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Historical village houses first Sanibel school


PHOTO PROVIDED Sanibel School for White Children at the Sanibel Historical Museum and Villag

The Sanibel School for White Children was constructed in 1896 at the corner of what is now Bailey Road and Periwinkle Way. In 1903, it was moved up Periwinkle — then a sand road, using rollers underneath, a winch and mule — to Purdy Drive. There it remained for more than 100 years until it was moved to the Sanibel Historical Museum and Village.

The school was segregated, as were all schools in the South at the time, and there was a School for Black Children at Tarpon Bay Road and Island Inn Road. Both black and white parents petitioned to desegregate the new school being built in 1963. They succeeded and that school became the first integrated school in Lee County. The School for White Children was vacated in 1964, immediately after the integrated school opened.

After the present school was built, the schoolhouse became a theater, the Pirate Playhouse. It became a venue for local, and later professional, talent for 40 years. The school’s chalkboard stayed on the wall even through its years as a theater. When the Pirate Playhouse closed its doors, island icon Sam Bailey was instrumental in bringing the schoolhouse to the museum and seeing it restored to the school he remembered.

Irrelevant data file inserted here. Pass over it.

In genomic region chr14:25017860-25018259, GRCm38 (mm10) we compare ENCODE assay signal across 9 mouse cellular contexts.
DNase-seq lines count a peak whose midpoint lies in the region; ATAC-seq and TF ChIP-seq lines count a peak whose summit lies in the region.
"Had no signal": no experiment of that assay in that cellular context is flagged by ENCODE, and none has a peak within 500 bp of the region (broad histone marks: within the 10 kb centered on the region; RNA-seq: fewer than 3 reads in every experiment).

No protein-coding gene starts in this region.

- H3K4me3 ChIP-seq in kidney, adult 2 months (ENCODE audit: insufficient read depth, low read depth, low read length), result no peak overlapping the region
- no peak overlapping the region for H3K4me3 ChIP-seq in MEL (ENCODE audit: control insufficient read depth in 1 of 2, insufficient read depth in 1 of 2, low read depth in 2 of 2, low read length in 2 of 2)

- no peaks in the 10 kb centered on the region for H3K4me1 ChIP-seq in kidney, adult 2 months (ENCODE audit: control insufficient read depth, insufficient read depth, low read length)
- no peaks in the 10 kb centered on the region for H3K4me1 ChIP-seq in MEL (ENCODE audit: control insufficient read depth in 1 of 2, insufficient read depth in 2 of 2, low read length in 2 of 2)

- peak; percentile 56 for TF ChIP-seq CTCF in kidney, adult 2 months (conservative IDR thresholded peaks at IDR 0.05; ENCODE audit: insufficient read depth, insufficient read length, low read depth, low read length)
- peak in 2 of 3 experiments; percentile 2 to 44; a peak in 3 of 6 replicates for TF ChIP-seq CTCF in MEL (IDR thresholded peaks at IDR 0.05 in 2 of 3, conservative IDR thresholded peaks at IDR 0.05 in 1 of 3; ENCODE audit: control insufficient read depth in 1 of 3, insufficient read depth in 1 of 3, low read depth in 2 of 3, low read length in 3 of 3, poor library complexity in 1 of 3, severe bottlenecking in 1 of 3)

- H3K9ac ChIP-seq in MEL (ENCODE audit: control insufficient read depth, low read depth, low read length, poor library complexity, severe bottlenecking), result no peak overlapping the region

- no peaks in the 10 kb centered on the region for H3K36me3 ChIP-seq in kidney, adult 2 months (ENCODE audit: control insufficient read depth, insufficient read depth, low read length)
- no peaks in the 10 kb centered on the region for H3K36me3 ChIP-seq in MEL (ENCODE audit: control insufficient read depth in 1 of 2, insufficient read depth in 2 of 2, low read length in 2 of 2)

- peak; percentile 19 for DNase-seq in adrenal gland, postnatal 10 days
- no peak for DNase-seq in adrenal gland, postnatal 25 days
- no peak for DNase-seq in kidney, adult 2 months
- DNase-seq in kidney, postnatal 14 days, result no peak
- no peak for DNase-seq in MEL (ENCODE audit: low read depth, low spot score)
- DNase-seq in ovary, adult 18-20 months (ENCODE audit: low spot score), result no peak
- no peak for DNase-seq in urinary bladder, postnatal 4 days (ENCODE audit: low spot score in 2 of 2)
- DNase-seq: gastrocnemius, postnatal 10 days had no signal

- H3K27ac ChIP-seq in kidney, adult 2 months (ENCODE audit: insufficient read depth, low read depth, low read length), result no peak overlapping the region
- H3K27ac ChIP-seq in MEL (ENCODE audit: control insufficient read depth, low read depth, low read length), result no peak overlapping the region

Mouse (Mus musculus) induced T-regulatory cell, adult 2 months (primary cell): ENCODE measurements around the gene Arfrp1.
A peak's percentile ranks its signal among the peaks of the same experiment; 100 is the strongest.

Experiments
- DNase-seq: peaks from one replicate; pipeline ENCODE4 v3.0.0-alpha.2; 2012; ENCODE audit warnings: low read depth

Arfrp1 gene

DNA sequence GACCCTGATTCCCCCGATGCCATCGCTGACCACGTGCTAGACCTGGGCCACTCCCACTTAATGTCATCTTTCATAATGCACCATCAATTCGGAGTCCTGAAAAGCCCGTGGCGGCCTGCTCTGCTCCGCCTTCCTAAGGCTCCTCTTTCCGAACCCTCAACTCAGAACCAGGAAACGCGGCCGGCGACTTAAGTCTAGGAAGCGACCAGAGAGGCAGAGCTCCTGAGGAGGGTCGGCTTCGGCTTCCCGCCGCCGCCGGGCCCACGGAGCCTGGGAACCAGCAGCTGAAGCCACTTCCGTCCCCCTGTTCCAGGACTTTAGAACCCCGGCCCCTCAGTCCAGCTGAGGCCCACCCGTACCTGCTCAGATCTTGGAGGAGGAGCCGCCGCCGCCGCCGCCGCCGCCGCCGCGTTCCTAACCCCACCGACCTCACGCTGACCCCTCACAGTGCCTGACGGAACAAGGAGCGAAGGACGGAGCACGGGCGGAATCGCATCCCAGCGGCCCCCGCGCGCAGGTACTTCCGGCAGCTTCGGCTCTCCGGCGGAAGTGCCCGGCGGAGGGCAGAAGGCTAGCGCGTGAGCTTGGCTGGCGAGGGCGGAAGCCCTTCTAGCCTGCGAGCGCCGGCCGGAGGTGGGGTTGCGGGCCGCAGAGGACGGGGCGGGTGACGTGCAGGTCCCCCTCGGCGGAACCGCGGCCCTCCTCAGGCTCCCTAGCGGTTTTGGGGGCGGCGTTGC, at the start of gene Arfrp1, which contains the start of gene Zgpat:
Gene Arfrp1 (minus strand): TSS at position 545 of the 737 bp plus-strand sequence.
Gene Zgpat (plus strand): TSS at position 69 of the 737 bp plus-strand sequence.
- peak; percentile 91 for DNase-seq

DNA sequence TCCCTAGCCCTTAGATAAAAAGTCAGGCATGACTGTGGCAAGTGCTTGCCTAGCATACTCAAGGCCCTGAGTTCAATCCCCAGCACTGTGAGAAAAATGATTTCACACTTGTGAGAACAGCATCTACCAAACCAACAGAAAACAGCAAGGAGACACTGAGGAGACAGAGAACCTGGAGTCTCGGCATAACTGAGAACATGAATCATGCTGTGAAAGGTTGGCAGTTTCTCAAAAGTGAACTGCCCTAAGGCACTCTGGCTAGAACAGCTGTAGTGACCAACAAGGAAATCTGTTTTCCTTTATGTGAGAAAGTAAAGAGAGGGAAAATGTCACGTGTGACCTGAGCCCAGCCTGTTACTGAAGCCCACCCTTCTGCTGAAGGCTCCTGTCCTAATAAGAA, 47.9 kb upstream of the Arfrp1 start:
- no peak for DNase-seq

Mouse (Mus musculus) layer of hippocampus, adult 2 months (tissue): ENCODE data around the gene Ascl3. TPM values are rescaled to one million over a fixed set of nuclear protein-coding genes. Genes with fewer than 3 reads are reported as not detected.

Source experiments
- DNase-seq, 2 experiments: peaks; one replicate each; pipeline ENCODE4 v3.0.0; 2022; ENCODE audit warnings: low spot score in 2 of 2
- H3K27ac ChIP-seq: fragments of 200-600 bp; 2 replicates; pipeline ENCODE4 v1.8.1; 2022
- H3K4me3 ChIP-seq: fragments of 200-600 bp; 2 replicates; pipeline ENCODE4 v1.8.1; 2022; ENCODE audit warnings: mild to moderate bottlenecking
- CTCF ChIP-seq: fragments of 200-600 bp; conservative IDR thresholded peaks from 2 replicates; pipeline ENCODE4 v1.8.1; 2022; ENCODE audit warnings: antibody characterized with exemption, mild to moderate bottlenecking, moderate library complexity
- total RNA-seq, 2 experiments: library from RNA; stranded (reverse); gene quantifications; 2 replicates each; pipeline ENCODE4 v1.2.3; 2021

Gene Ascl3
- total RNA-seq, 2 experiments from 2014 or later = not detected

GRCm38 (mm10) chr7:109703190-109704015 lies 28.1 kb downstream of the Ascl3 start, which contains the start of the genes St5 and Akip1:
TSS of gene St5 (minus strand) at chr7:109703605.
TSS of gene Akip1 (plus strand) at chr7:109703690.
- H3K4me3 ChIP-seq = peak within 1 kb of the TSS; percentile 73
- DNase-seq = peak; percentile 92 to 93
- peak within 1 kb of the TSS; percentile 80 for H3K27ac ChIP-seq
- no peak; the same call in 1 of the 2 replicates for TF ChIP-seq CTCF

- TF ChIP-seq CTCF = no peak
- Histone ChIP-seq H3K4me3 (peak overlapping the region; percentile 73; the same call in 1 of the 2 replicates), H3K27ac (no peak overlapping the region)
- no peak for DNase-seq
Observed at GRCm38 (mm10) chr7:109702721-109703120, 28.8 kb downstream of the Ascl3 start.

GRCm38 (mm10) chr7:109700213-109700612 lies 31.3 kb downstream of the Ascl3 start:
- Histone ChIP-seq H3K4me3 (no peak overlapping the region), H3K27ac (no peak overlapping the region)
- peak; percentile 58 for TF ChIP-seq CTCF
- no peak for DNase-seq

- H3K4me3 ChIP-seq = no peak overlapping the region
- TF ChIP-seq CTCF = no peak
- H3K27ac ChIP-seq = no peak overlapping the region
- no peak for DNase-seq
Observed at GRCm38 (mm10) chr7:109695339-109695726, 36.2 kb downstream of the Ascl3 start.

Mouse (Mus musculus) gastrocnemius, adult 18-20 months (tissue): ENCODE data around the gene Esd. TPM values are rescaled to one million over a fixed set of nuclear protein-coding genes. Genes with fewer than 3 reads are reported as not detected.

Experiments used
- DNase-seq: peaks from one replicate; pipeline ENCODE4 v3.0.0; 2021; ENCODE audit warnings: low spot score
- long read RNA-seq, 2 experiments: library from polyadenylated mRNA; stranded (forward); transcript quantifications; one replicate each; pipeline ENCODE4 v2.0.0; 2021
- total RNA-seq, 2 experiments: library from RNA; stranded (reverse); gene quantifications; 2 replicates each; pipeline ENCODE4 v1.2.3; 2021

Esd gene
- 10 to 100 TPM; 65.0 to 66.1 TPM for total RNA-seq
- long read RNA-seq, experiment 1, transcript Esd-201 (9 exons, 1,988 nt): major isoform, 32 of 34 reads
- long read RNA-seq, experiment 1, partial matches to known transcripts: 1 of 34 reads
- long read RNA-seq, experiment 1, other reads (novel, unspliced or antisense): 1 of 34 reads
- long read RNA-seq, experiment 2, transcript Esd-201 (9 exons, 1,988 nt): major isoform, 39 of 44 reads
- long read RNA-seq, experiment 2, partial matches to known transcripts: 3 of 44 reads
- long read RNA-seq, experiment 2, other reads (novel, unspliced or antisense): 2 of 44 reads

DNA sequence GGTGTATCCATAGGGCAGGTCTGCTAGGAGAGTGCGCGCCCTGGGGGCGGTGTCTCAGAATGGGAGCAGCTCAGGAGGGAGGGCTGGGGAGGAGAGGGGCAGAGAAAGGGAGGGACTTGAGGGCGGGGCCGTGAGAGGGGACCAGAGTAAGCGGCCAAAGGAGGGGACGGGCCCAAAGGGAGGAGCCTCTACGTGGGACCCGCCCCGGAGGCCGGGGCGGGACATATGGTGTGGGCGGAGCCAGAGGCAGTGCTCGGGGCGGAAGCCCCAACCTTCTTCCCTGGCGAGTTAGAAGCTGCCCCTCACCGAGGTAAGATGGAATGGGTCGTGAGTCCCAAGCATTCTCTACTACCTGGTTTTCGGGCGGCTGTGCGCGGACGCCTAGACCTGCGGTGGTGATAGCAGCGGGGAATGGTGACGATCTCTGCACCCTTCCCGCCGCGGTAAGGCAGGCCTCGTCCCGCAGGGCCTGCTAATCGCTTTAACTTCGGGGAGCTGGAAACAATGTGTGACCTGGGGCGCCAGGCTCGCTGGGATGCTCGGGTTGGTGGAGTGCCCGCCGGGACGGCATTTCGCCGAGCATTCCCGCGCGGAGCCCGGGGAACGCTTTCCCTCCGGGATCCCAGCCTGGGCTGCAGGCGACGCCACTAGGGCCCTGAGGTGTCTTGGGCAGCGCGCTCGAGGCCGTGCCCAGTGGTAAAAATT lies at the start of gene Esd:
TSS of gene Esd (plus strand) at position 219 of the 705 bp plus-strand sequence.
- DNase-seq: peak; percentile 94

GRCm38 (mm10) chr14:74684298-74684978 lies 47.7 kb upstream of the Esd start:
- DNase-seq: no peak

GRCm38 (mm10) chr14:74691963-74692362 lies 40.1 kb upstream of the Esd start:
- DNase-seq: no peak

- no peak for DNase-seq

Early teachers received $2.50 per student per semester. One teacher, Nancy McCann, wore bobby sox and taught baseball at recess. In “Memories of the Sanibel School,” Christine Gault remembered, “Every year we had to listen to the World Series. At recess we all played softball. With so few kids, all of us were needed to eke out two teams. We played in a large open field next to the school. I was always the last to be chosen. Since I was the smallest kid, I was pitched grounders that I mostly missed anyway. I hate baseball.”

Gault remembered that teaching on Sanibel was considered a hardship assignment that did not attract many applicants. Sometimes the bus driver substituted. Occasionally, the teacher would declare nature study days and take the children to the beach. “I don’t remember much of the actual lessons,” she said. “I do know that although there were some weaknesses in my early education (such as spelling and punctuation), I learned a lot at that school. And what great memories it gave me!”

PHOTO PROVIDED Interior of the Sanibel School for White Children.

The Sanibel Historical Museum and Village is at 950 Dunlop Road, Sanibel. The facility closed early for the off-season in response to the COVID-19 pandemic, but is scheduled to reopen on Oct. 20.

For more information or updates, visit www.sanibelmuseum.org.

PHOTO PROVIDED Monitors board inside of the Sanibel School for White Children.

PHOTO PROVIDED Historical photo of the Sanibel School for White Children.